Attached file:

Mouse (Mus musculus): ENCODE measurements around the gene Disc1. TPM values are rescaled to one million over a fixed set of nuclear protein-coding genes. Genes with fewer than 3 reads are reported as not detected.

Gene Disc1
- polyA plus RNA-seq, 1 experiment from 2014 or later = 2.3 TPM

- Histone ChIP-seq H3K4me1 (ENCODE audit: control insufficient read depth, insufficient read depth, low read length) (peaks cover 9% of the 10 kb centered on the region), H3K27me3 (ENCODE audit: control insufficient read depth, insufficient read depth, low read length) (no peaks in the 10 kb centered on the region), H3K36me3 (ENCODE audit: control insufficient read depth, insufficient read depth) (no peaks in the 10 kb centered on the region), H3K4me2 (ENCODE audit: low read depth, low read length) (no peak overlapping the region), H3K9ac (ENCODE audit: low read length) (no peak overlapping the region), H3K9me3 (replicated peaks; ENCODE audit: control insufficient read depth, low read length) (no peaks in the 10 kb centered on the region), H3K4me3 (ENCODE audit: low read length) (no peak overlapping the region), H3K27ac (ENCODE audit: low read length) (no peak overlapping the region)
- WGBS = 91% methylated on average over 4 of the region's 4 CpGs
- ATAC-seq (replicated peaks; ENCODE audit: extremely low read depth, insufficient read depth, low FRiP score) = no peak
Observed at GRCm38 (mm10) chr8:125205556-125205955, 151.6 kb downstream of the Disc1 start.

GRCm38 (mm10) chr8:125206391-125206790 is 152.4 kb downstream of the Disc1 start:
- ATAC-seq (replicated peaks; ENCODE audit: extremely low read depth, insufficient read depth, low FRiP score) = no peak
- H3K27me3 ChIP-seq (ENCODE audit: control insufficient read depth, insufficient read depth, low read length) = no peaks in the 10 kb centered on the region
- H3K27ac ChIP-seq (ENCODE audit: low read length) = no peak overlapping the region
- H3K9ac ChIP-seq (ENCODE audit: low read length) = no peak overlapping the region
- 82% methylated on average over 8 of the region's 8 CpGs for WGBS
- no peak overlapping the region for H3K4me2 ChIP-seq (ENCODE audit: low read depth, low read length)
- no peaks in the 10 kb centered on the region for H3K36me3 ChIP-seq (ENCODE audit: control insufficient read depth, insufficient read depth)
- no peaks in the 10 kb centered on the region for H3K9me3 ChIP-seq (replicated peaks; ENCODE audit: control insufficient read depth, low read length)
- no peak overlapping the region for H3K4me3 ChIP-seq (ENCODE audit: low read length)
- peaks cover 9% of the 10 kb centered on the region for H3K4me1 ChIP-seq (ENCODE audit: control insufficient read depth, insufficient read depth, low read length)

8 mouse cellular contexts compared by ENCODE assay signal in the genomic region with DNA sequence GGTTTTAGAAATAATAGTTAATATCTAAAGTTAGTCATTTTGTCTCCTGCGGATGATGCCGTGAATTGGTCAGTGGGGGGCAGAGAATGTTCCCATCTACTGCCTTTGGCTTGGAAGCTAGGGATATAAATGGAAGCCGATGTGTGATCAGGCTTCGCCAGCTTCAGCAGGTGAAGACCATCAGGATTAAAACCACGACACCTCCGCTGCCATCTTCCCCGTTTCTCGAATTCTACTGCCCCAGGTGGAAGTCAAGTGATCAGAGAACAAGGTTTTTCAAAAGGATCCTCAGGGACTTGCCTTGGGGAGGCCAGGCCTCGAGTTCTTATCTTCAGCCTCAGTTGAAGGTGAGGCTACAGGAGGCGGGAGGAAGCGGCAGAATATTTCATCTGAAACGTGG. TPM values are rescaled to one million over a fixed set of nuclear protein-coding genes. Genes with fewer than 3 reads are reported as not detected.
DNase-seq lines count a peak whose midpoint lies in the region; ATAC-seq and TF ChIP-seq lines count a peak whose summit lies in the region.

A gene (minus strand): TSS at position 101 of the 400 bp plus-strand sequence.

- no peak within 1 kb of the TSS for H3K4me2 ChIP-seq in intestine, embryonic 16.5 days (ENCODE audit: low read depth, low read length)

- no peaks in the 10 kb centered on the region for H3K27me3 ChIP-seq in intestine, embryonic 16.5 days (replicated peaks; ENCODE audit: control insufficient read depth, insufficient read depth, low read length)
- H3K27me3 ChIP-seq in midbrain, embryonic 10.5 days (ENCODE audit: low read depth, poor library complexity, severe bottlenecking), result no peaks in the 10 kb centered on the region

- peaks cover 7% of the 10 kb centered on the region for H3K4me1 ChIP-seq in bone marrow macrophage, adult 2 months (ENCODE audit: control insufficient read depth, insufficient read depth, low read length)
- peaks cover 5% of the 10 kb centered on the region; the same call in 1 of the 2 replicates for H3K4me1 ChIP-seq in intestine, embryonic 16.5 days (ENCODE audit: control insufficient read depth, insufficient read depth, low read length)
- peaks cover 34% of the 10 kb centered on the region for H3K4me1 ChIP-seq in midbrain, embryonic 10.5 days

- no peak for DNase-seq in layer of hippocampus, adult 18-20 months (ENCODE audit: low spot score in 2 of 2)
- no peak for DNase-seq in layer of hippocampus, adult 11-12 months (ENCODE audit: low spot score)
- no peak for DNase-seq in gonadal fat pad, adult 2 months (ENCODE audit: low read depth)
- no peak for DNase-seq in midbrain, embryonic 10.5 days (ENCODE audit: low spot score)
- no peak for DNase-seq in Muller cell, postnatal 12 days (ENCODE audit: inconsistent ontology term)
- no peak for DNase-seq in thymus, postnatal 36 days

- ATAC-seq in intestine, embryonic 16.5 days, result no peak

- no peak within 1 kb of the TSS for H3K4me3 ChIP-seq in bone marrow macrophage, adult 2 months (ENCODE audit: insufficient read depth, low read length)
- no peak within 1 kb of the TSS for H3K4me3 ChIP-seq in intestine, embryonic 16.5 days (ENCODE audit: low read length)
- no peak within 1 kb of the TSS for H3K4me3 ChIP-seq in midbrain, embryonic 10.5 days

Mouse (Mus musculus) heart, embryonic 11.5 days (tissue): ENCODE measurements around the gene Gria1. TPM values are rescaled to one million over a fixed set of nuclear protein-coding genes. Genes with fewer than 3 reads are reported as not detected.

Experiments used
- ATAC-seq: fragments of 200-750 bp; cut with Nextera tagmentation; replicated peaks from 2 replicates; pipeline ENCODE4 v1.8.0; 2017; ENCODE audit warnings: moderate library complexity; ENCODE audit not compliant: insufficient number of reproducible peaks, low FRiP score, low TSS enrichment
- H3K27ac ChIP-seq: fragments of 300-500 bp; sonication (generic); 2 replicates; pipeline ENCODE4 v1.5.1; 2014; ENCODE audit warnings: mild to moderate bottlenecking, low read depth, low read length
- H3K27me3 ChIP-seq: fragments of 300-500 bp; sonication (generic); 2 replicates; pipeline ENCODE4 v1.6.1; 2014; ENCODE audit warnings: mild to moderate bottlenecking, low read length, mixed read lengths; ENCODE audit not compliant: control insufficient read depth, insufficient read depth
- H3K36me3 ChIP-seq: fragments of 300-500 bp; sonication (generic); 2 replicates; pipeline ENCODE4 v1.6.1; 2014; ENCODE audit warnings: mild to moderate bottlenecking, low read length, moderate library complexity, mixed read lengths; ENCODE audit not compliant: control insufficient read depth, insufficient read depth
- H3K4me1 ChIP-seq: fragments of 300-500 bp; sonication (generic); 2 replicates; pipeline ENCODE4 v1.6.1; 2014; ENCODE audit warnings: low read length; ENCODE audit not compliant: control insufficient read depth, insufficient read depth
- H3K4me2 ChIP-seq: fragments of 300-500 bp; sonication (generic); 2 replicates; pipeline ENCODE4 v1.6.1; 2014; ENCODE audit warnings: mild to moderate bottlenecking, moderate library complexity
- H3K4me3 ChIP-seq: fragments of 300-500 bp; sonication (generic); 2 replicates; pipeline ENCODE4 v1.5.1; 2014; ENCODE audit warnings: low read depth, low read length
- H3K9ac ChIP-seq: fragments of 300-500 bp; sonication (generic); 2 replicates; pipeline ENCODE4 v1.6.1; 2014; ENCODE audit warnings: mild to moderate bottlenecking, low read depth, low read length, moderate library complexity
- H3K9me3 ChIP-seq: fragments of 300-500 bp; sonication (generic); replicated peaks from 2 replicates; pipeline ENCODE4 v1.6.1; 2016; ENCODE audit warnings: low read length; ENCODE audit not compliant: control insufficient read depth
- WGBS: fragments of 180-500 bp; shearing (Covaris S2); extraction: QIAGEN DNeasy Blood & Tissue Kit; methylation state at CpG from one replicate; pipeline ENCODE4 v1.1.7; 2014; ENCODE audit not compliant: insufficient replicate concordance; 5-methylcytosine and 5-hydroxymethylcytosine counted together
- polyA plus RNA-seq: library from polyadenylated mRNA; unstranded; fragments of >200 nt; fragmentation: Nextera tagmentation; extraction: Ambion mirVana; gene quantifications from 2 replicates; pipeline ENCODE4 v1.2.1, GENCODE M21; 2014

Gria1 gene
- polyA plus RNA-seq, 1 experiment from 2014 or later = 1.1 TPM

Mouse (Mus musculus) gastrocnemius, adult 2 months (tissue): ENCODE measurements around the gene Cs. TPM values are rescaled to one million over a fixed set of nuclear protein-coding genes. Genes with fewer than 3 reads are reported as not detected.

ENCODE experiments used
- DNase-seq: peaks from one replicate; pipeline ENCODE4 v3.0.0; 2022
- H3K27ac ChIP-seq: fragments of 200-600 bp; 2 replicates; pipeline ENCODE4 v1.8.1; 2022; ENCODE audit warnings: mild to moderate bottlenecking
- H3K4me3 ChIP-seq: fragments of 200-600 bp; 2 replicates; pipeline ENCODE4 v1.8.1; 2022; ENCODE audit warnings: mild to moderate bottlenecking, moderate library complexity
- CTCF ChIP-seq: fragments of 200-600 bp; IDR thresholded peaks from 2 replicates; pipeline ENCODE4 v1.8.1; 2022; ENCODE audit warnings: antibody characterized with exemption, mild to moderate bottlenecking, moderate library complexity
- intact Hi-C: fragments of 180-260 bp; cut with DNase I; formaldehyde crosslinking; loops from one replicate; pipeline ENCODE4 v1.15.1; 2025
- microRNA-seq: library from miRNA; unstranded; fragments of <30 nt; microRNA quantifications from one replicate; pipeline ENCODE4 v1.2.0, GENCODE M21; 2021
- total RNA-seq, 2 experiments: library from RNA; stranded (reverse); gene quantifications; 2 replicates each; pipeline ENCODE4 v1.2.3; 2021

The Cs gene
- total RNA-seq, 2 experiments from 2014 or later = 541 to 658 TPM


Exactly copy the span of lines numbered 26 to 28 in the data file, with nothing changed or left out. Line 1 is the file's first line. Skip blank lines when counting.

- peaks cover 5% of the 10 kb centered on the region; the same call in 1 of the 2 replicates for H3K4me1 ChIP-seq in intestine, embryonic 16.5 days (ENCODE audit: control insufficient read depth, insufficient read depth, low read length)
- peaks cover 34% of the 10 kb centered on the region for H3K4me1 ChIP-seq in midbrain, embryonic 10.5 days

- no peak for DNase-seq in layer of hippocampus, adult 18-20 months (ENCODE audit: low spot score in 2 of 2)